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“Channel Lines”

A Simple Surgical Technique to Aid in Achieving Patient-specific Ante-version During Implantation of Uncemented Acetabular Cups

Raghavan, Roshan, MBBS, D-Ortho, MRCS, FRCS(Tr&Orth); Plakogiannis, Christos, MD, FRCS

doi: 10.1097/BTO.0000000000000256
Special Technical Articles

Accurate acetabular cup placement is a crucial step for a successful total hip replacement. Transverse acetabular ligament is an important and reliable landmark that helps in determining the version during the placement of acetabular cups. However, the visualization of transverse acetabular ligament may not be easy as the view may be blocked by the implants and the instruments. We have devised a simple technique to aid in achieving patient-specific ante-version during implantation of uncemented acetabular cups by using “channel lines.”

Department of Trauma and Orthopaedic Surgery, Yeovil District Hospital NHS Trust, Higher Kingston, Yeovil, UK

The authors declare that they have nothing to disclose.

For reprint requests, or additional information and guidance on the techniques described in the article, please contact Roshan Raghavan, MBBS, D-Ortho, MRCS, FRCS(Tr&Orth), at or by mail at Department of Trauma and Orthopaedic Surgery, Yeovil District Hospital NHS Trust, Yeovil, BA21 4AT, UK. You may inquire whether the author(s) will agree to phone conferences and/or visits regarding these techniques.

Cup positioning is an important variable for short and long-term function, stability, and durability of total hip arthroplasty.1 Transverse acetabular ligament (TAL) can be used to determine the position of the acetabular component.2 It defines the version of acetabular component without the need for external instrumentation and is independent of the position of the patient.3 Aligning the acetabular component parallel to the TAL enables establishment of patient-specific ante-version and decreases the dislocation rate.4 Visualization of TAL could be obstructed during implantation of the acetabular cup by the cup itself and also by the instruments. The final position of the cup in relation to the TAL may not be fully appreciated till the cup is fully seated and if not parallel to the TAL the cup may have to be removed and reintroduced. We devised a simple surgical technique that would help the surgeon to place the cup parallel to TAL even if the view of the TAL was obscured during implantation.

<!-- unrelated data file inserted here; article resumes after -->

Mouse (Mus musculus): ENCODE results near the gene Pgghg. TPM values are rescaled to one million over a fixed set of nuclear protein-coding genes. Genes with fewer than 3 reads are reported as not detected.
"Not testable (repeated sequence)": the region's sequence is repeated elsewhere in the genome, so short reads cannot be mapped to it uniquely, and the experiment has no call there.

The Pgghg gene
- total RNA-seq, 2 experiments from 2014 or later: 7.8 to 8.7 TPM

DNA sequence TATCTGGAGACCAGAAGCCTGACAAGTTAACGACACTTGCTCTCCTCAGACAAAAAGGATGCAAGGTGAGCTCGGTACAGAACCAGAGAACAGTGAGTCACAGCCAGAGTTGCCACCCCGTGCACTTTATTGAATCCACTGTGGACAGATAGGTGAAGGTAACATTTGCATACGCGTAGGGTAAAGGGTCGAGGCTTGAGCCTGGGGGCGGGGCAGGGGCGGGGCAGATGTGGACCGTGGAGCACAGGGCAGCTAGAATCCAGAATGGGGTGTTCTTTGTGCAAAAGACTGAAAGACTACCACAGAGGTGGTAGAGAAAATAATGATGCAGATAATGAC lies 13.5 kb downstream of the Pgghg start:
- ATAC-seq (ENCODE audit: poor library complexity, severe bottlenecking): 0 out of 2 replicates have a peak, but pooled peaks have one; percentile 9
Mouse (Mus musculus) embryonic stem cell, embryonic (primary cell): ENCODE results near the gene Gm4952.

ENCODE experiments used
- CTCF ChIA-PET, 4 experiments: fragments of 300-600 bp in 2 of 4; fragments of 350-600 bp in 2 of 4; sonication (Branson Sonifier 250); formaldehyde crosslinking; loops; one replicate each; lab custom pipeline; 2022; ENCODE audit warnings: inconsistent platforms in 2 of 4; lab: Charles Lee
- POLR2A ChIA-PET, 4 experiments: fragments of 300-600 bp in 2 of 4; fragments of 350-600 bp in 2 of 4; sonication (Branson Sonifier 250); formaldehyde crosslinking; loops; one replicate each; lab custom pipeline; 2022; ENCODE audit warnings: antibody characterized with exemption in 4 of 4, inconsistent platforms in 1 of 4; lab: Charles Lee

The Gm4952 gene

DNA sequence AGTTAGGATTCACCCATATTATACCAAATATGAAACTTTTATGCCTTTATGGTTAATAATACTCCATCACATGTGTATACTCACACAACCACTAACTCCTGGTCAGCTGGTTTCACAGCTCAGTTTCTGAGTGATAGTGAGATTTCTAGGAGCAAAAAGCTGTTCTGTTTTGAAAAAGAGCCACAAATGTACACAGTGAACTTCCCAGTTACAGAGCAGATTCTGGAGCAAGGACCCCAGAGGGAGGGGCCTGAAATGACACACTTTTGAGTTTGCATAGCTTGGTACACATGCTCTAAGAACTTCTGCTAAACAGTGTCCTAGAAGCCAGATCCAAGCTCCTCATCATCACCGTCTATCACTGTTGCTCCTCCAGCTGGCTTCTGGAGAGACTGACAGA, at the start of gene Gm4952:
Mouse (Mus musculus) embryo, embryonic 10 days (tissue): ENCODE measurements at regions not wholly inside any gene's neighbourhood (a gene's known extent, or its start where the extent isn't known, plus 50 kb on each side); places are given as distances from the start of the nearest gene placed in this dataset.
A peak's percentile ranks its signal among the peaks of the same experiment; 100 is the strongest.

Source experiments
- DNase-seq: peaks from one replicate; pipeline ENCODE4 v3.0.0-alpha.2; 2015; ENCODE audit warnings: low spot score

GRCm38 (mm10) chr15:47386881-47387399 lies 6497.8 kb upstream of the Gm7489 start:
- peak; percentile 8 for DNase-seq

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SURGICAL TECHNIQUE

Identify the TAL (Fig. 1). The reamer is placed in the acetabulum and reaming performed in a sequential manner making sure that the reamers are parallel to the TAL (Fig. 2). While using the last reamer, 2 marks (Fig. 3) are made with diathermy at the distal edge of the wound in the fat layer/soft tissues with reference to reamer handle so that the lines are perpendicular to the TAL. Care is taken not to move the leg once the marks are made so that the position of the marks are not distorted.

FIGURE 1

FIGURE 1

FIGURE 2

FIGURE 2

FIGURE 3

FIGURE 3

The lines were called the “channel lines.” No inferior retractors were used. The definitive uncemented cup is introduced with the introducer, making sure the introducer follows the channel between the marks (Fig. 4) so that the cup is parallel to the TAL. Because these lines are a good reference for the cup to be seated parallel to the TAL, the surgeon could place the cup even if the visualization of the TAL was obscured during implantation (Fig 5). Confirm the final position of the cup which should be parallel to TAL, indicating the achievement of patient-specific ante-version (Fig. 6).

FIGURE 4

FIGURE 4

FIGURE 5

FIGURE 5

FIGURE 6

FIGURE 6

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DISCUSSION

In spite of a growing recognition of the importance of cup position, studies have noted relatively poor accuracy of manual component positioning.5 The position on the operating table, the dislocation of the native hip and the use of retractors may alter the pelvis and thus, the acetabular version.6 There is a good evidence for the use of TAL in terms of accuracy of acetabular component ante-version and that the dislocation rate using this technique was low but it must be stressed that the cause of postoperative dislocation in total hip arthroplasty is multifactorial and cannot solely be attributed to acetabular component orientation.7

Although navigation technology has been shown to significantly improve precision during insertion of the acetabular component, the additional cost and increased duration of surgery has prevented the widespread uptake of these techniques.7,8